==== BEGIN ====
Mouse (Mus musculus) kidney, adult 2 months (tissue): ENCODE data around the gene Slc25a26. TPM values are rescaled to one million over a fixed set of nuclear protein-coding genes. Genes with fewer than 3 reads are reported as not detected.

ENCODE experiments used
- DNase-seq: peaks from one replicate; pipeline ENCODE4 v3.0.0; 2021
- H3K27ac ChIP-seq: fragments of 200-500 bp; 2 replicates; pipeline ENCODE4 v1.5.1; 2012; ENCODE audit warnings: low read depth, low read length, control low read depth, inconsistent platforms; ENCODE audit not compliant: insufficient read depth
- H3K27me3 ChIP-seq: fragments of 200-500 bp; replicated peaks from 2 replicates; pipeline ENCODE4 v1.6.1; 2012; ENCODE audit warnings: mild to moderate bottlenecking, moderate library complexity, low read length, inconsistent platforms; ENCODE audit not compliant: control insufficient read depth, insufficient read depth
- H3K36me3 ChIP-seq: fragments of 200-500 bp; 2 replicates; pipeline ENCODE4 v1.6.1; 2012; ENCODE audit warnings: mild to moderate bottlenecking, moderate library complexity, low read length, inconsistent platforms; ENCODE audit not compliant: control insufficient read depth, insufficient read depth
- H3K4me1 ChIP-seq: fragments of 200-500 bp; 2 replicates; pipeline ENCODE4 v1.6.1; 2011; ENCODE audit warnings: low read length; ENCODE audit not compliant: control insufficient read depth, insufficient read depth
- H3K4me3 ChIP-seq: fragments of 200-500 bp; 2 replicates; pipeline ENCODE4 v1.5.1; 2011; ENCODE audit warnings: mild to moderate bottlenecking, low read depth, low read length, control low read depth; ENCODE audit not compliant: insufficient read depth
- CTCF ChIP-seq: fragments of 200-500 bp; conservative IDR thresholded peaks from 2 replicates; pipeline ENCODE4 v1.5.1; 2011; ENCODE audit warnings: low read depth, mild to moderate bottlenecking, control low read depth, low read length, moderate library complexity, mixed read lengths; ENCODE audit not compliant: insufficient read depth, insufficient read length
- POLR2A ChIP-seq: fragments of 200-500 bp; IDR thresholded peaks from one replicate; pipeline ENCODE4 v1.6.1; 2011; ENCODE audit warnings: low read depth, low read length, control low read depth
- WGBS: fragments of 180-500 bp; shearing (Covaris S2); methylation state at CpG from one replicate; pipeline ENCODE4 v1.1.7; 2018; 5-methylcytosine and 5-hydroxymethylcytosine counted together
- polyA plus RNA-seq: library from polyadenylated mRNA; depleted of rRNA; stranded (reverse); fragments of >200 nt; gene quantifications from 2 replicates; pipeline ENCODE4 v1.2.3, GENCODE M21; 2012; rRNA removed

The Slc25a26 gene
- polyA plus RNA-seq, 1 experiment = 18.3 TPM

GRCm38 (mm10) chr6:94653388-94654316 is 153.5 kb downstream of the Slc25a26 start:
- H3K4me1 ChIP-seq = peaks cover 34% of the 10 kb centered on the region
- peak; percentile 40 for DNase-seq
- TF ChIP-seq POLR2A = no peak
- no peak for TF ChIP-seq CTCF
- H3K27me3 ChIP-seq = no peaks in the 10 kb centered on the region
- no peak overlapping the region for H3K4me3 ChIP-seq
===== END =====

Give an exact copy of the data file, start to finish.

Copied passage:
Mouse (Mus musculus) kidney, adult 2 months (tissue): ENCODE data around the gene Slc25a26. TPM values are rescaled to one million over a fixed set of nuclear protein-coding genes. Genes with fewer than 3 reads are reported as not detected.

ENCODE experiments used
- DNase-seq: peaks from one replicate; pipeline ENCODE4 v3.0.0; 2021
- H3K27ac ChIP-seq: fragments of 200-500 bp; 2 replicates; pipeline ENCODE4 v1.5.1; 2012; ENCODE audit warnings: low read depth, low read length, control low read depth, inconsistent platforms; ENCODE audit not compliant: insufficient read depth
- H3K27me3 ChIP-seq: fragments of 200-500 bp; replicated peaks from 2 replicates; pipeline ENCODE4 v1.6.1; 2012; ENCODE audit warnings: mild to moderate bottlenecking, moderate library complexity, low read length, inconsistent platforms; ENCODE audit not compliant: control insufficient read depth, insufficient read depth
- H3K36me3 ChIP-seq: fragments of 200-500 bp; 2 replicates; pipeline ENCODE4 v1.6.1; 2012; ENCODE audit warnings: mild to moderate bottlenecking, moderate library complexity, low read length, inconsistent platforms; ENCODE audit not compliant: control insufficient read depth, insufficient read depth
- H3K4me1 ChIP-seq: fragments of 200-500 bp; 2 replicates; pipeline ENCODE4 v1.6.1; 2011; ENCODE audit warnings: low read length; ENCODE audit not compliant: control insufficient read depth, insufficient read depth
- H3K4me3 ChIP-seq: fragments of 200-500 bp; 2 replicates; pipeline ENCODE4 v1.5.1; 2011; ENCODE audit warnings: mild to moderate bottlenecking, low read depth, low read length, control low read depth; ENCODE audit not compliant: insufficient read depth
- CTCF ChIP-seq: fragments of 200-500 bp; conservative IDR thresholded peaks from 2 replicates; pipeline ENCODE4 v1.5.1; 2011; ENCODE audit warnings: low read depth, mild to moderate bottlenecking, control low read depth, low read length, moderate library complexity, mixed read lengths; ENCODE audit not compliant: insufficient read depth, insufficient read length
- POLR2A ChIP-seq: fragments of 200-500 bp; IDR thresholded peaks from one replicate; pipeline ENCODE4 v1.6.1; 2011; ENCODE audit warnings: low read depth, low read length, control low read depth
- WGBS: fragments of 180-500 bp; shearing (Covaris S2); methylation state at CpG from one replicate; pipeline ENCODE4 v1.1.7; 2018; 5-methylcytosine and 5-hydroxymethylcytosine counted together
- polyA plus RNA-seq: library from polyadenylated mRNA; depleted of rRNA; stranded (reverse); fragments of >200 nt; gene quantifications from 2 replicates; pipeline ENCODE4 v1.2.3, GENCODE M21; 2012; rRNA removed

The Slc25a26 gene
- polyA plus RNA-seq, 1 experiment = 18.3 TPM

GRCm38 (mm10) chr6:94653388-94654316 is 153.5 kb downstream of the Slc25a26 start:
- H3K4me1 ChIP-seq = peaks cover 34% of the 10 kb centered on the region
- peak; percentile 40 for DNase-seq
- TF ChIP-seq POLR2A = no peak
- no peak for TF ChIP-seq CTCF
- H3K27me3 ChIP-seq = no peaks in the 10 kb centered on the region
- no peak overlapping the region for H3K4me3 ChIP-seq